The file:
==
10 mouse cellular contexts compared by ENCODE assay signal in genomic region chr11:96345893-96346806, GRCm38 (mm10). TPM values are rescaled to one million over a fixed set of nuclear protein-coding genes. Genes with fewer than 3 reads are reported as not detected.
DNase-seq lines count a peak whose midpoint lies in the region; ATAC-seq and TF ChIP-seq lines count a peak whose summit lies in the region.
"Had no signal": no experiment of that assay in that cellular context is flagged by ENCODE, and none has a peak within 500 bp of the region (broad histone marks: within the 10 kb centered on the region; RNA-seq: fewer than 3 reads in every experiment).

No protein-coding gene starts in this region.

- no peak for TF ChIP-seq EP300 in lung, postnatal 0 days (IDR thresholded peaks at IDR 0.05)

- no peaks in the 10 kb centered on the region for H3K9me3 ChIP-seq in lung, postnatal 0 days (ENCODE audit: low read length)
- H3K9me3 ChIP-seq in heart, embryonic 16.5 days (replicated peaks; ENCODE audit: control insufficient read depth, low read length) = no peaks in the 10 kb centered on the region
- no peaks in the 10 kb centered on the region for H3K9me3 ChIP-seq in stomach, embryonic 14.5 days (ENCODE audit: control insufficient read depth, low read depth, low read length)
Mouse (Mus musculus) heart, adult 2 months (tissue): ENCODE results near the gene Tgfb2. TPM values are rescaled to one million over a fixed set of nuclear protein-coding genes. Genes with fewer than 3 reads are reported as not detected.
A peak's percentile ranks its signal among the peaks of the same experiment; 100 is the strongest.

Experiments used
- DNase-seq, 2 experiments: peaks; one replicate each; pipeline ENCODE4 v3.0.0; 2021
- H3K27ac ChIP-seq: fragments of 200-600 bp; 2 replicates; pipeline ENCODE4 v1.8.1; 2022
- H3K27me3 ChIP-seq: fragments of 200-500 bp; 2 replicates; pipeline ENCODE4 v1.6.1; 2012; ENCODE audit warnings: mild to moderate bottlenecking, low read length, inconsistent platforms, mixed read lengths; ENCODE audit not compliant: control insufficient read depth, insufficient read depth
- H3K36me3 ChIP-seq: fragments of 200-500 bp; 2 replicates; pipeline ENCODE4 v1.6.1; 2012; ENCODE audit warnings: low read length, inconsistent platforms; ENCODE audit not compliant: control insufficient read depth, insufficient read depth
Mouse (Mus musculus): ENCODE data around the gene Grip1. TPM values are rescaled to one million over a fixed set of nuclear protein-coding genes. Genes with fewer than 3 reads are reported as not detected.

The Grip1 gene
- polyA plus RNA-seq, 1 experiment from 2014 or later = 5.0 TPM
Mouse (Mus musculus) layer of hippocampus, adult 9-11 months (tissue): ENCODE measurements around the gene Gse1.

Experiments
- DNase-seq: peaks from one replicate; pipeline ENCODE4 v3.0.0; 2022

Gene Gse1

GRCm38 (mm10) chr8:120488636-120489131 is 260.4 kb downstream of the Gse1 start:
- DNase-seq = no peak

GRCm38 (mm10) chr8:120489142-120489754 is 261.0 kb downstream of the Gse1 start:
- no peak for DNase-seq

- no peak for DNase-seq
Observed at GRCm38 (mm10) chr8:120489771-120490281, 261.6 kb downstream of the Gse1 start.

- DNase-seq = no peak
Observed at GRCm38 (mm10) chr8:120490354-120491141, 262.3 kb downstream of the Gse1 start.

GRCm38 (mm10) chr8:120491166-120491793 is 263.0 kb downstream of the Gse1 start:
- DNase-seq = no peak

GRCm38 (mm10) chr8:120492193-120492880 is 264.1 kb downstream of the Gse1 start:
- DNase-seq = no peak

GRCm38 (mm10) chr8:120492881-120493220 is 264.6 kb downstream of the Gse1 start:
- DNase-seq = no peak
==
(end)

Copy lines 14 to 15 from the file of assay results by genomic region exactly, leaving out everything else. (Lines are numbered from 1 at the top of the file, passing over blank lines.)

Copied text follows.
- H3K27me3 ChIP-seq: fragments of 200-500 bp; 2 replicates; pipeline ENCODE4 v1.6.1; 2012; ENCODE audit warnings: mild to moderate bottlenecking, low read length, inconsistent platforms, mixed read lengths; ENCODE audit not compliant: control insufficient read depth, insufficient read depth
- H3K36me3 ChIP-seq: fragments of 200-500 bp; 2 replicates; pipeline ENCODE4 v1.6.1; 2012; ENCODE audit warnings: low read length, inconsistent platforms; ENCODE audit not compliant: control insufficient read depth, insufficient read depth